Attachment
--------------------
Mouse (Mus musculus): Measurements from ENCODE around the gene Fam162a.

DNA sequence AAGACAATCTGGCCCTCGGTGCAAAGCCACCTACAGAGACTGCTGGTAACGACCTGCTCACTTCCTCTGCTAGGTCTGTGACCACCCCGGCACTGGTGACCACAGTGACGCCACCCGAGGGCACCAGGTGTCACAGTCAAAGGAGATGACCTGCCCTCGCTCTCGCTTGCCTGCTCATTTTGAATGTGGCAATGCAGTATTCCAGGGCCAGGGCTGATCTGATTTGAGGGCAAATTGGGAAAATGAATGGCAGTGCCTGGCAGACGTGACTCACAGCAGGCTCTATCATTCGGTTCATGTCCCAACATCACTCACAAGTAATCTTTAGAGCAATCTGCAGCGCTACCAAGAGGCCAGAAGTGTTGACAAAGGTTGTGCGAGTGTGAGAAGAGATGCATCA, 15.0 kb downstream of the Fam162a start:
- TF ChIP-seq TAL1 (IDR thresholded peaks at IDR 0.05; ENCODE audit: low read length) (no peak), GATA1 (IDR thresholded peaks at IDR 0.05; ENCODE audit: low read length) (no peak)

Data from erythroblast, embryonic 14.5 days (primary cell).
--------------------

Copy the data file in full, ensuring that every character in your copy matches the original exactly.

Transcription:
Mouse (Mus musculus): Measurements from ENCODE around the gene Fam162a.

DNA sequence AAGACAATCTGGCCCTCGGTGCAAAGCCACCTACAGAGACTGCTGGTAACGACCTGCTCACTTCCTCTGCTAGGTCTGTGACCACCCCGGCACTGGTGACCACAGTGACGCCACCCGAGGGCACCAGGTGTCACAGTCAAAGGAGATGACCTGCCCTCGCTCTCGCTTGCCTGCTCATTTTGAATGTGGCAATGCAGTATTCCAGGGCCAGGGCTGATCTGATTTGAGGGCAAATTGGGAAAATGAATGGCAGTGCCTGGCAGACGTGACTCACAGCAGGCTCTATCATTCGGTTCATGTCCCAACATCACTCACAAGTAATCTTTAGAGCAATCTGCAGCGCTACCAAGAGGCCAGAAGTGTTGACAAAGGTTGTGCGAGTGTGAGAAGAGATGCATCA, 15.0 kb downstream of the Fam162a start:
- TF ChIP-seq TAL1 (IDR thresholded peaks at IDR 0.05; ENCODE audit: low read length) (no peak), GATA1 (IDR thresholded peaks at IDR 0.05; ENCODE audit: low read length) (no peak)

Data from erythroblast, embryonic 14.5 days (primary cell).